Investigating the associations between the cognitive measures and frailty (Figure 2), only DLRT and verbal fluency were significantly associated.

FIGURE 2
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Figure 2. Frailty associations with cognitive phenotypes. Shown are plots of the cognitive measure scores against an individual’s frailty as measure by the Fried index. Fitted lines were made using the geom_smooth command in ggplot2 within R using the “lm” method.

Cognitive Associations With Gut Microbiota

We carried out association analyses with gut microbiome traits, including four measures of alpha diversity, relative abundances of OTUs and taxonomic levels from genus through to phylum (in total, 416 microbiome traits; Supplementary Table S1). From these, we observed six FDR-significant associations after correcting for multiple testing (p < 0.05; Table 2). Three were negative associations between the DLRT and measures of alpha diversity including Chao1, phylogenetic diversity and OTU count. The other three significant associations were observed with verbal fluency. These were negative associations with the Shannon index and the Mollicutes class of bacteria, and a positive association with the class Bacilli. However, after adjustment for frailty using the Fried score, only associations between the DLRT and alpha diversity measures remained significant. In summary, the only significant observations after adjustment for frailty were lower microbiota alpha diversities associated with longer reaction times as measured by the DLRT.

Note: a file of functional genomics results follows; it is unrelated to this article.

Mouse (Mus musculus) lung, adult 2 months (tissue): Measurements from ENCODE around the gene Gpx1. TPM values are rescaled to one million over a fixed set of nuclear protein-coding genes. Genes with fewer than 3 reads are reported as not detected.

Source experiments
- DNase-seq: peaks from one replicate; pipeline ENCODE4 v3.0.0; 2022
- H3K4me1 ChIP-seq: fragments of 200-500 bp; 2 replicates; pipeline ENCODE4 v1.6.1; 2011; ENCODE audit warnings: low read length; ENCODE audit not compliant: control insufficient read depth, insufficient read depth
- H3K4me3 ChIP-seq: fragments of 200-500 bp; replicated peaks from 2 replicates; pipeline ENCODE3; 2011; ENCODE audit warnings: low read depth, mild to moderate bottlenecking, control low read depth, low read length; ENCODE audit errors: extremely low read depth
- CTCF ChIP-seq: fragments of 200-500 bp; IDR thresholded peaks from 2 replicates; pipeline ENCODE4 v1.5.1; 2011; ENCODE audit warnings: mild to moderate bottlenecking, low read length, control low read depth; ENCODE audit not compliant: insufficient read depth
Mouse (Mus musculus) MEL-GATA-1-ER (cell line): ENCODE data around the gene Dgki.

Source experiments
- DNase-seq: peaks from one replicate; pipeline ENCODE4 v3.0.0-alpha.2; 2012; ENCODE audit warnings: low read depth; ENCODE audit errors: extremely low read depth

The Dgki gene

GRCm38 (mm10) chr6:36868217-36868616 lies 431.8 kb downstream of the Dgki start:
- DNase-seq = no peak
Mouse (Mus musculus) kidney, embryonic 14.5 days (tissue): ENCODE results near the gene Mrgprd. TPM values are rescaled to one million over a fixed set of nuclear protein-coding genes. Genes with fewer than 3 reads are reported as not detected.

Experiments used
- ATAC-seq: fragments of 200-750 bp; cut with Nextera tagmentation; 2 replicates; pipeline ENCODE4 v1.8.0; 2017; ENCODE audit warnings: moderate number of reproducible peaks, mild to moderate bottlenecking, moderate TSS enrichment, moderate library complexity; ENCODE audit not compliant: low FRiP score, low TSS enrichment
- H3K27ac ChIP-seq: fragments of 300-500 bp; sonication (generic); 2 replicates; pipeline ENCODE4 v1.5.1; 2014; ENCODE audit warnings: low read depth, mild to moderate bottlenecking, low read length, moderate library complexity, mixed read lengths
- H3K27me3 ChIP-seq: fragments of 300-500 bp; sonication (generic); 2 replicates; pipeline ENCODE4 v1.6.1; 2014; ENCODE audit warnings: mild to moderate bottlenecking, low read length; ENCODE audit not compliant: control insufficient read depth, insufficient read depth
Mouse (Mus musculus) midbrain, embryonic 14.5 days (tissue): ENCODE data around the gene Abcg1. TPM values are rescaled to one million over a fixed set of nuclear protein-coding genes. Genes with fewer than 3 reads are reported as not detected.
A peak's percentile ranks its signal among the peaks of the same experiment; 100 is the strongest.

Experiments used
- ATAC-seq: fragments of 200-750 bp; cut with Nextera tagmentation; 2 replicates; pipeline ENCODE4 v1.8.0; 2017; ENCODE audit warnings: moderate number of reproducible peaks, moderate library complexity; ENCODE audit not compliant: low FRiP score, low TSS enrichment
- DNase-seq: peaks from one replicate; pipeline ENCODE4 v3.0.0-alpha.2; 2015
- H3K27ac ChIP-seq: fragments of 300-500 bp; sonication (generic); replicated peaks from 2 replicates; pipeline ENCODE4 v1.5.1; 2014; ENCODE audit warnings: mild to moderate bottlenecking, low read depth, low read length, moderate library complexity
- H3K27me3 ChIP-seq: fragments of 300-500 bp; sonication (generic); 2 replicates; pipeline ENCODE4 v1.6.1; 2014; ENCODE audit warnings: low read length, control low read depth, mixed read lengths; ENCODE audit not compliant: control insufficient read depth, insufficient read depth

TABLE 2
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Table 2. Significant associations observed between cognitive measures and the gut microbiome.

Cognitive Associations With Gut Microbiota Considering PPI and Antibiotic Use and Diet

A range of factors, including medication use and diet, can influence the gut microbiome (Jackson et al., 2016b). We repeated the association analyses for all four cognitive measures, excluding individuals who reported taking PPIs or antibiotics and including a dietary index (the HEI) as a covariate. In these more limited subsets (verbal fluency n = 868, MMSE Recall n = 873, CANTAB PAL n = 274, DLRT n = 561) accounting for additional covariates, the previously observed associations between DLRT and alpha diversity measures again retained significance after adjusting for frailty (Table 3 and Supplementary Table S2). We also identified novel significant negative associations between DLRT and the order Burkholderiales and its class Betaproteobacteria.

TABLE 3
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Table 3. Significant associations between cognitive measures and the gut microbiome, when excluding individuals using antibiotics or proton pump inhibitors (PPIs) and including diet as a covariate.